Millions of Americans served in World War I. Over 150,000 of them were Missourians.
“Over There: Missouri and the Great War” is a statewide collaborative project that documents Missouri’s role in World War I. Right now the traveling exhibit resides in Meyer Library.
“What happened in World War I impacts your life,” said Craig Amason, special projects coordinator for Meyer Library. “You might not realize it, but by the time you finish reading all these panels you should know.”
Amason has worked for Meyer Library since June 2019 and pushed for the library to host the exhibit.
“It tells a very compelling story and it’s also pretty relevant for us living in Missouri,” Amason said. “Plus, we’re at about 100 years after World War I.”
Missouri played a significant part in America’s involvement in WWI. From the time the U.S.
entered the war in 1917 to its end in 1918, Missouri had more than 11,000 casualties in World War I along with five Medal of Honor recipients. General John Pershing from Laclede County led the American Expeditionary Force.
The exhibit is a series of panels showing photos and explaining various roles Missouri played in the war, from the soldiers themselves to the massive export of horses and mules for the war effort.
“It’s interesting to see contributions we don’t normally think about,” Amason said.
Amason said with the tumultuous times MSU students live in, war and the potential for war are likely prevalent on students’ minds. He sees the exhibit as a way to look back and see the impacts war has made on Missouri.
“I just think it puts things in perspective,” Amason said.
In addition to hosting the exhibit, Meyer Library Special Collections and University Archives has also put up a display outside the room with some of their own artifacts for students to peruse. The items range from photos of the Student Army Training Corps, Missouri State’s ROTC predecessor, to military insignia and artifacts.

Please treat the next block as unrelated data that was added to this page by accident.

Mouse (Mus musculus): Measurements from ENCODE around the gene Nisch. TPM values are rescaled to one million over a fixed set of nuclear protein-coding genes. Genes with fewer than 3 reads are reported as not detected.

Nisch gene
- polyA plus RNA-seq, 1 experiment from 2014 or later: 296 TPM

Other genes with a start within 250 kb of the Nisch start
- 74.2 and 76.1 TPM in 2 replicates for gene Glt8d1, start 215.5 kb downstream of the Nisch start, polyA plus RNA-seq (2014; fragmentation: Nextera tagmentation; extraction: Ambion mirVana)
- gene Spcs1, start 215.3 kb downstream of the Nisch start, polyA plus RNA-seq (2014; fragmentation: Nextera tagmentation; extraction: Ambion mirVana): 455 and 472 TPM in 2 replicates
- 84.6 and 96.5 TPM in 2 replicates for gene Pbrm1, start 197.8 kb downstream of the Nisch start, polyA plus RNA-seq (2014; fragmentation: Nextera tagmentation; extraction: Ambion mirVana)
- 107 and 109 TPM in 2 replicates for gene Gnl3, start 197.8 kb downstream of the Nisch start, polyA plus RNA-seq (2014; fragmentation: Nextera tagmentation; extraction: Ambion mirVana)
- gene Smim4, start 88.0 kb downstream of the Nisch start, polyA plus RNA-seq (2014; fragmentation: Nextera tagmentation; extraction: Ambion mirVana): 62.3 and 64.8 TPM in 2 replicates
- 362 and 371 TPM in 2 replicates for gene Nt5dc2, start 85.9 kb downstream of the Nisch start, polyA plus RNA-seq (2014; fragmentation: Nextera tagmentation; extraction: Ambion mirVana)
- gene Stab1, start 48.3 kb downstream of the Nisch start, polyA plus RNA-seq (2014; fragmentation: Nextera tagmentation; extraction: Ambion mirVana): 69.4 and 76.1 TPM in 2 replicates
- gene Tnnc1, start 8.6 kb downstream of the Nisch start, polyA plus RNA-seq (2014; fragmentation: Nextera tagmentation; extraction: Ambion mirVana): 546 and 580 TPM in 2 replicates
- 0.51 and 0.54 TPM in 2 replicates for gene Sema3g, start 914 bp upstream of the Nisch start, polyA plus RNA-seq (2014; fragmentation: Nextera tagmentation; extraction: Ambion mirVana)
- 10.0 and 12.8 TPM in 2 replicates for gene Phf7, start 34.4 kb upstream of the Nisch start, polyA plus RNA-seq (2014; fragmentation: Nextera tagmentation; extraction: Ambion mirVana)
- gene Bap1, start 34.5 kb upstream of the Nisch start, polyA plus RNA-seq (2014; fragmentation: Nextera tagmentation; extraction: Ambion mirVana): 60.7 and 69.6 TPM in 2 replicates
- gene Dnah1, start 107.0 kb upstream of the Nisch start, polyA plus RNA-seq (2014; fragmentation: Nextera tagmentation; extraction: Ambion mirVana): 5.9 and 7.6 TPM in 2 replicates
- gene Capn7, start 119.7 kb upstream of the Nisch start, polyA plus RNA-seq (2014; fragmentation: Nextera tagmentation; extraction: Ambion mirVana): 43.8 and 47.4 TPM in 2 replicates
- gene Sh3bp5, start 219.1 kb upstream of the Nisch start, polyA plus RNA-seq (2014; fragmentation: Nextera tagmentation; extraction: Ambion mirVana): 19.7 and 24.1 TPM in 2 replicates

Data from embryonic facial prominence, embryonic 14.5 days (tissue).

Tracie Gieselman-Holthaus, archivist at Special Collections and University Archives, says their artifacts rely mostly on receiving donations. Most of the military insignia is part of their Morgan Collection, a massive collection of artifacts donated by Missouri State alumni Pete Morgan and his wife Sarah.
Gieselman-Holthaus said their main goal is to preserve and share history, and find value in sharing history that goes beyond what makes it into textbooks.
“You’re going to find out little details that really make history significant to you,” Gieselman-Holthaus said.
Amason said getting “Over There: Missouri and the Great War” displayed in the library along with the display cases outside came about through coordination with special collections.
“I couldn’t do this without them,” Amason said. “They could do it without me, but I couldn’t do it without them.”
The exhibit is scheduled to be on display in the library in room 107 until February 27.
“I encourage students to come by and look at the exhibit,” Amason said. “If you do nothing more than just browse through the panels, just take a look at it.”